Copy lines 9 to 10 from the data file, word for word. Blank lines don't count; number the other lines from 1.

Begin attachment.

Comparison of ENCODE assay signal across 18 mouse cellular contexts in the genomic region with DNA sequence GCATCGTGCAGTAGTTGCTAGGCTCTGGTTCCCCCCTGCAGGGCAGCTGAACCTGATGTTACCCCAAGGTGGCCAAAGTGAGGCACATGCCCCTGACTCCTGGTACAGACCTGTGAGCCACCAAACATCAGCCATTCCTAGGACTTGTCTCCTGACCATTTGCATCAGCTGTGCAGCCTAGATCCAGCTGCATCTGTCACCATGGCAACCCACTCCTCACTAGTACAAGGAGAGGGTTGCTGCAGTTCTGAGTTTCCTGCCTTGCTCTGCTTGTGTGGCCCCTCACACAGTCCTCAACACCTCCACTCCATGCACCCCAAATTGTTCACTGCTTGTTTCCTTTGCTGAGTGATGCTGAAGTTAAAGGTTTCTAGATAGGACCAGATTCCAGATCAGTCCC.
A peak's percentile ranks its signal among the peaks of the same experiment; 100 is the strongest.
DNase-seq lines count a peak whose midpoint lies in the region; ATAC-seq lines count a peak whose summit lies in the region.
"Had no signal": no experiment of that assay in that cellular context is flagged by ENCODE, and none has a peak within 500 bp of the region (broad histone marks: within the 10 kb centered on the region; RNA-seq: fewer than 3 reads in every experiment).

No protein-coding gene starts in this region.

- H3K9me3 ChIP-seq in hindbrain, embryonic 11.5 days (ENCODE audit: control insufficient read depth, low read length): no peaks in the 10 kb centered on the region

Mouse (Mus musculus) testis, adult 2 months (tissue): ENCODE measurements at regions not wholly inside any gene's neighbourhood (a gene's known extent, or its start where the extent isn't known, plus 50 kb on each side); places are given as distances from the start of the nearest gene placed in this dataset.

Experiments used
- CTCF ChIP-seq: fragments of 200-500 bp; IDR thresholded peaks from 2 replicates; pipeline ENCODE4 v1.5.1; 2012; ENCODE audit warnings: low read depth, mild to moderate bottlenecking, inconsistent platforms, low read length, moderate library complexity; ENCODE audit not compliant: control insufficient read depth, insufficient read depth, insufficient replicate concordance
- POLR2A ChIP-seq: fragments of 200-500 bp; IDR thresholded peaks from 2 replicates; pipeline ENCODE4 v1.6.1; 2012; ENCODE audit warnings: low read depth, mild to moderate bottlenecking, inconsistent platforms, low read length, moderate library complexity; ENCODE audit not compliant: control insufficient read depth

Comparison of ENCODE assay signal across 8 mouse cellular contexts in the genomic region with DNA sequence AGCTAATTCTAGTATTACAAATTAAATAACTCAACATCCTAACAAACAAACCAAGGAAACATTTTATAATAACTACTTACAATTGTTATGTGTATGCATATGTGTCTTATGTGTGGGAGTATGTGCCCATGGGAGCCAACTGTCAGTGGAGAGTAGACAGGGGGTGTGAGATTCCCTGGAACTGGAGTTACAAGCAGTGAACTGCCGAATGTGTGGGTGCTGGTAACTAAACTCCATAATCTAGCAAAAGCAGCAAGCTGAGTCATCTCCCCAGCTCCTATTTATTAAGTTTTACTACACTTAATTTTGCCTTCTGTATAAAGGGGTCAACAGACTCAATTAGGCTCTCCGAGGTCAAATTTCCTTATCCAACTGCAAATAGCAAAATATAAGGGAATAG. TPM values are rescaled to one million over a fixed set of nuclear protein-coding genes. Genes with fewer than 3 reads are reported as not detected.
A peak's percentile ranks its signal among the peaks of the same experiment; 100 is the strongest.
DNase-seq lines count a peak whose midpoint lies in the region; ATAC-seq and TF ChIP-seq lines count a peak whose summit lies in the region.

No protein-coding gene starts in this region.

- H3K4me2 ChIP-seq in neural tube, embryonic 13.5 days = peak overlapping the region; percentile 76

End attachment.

- CTCF ChIP-seq: fragments of 200-500 bp; IDR thresholded peaks from 2 replicates; pipeline ENCODE4 v1.5.1; 2012; ENCODE audit warnings: low read depth, mild to moderate bottlenecking, inconsistent platforms, low read length, moderate library complexity; ENCODE audit not compliant: control insufficient read depth, insufficient read depth, insufficient replicate concordance
- POLR2A ChIP-seq: fragments of 200-500 bp; IDR thresholded peaks from 2 replicates; pipeline ENCODE4 v1.6.1; 2012; ENCODE audit warnings: low read depth, mild to moderate bottlenecking, inconsistent platforms, low read length, moderate library complexity; ENCODE audit not compliant: control insufficient read depth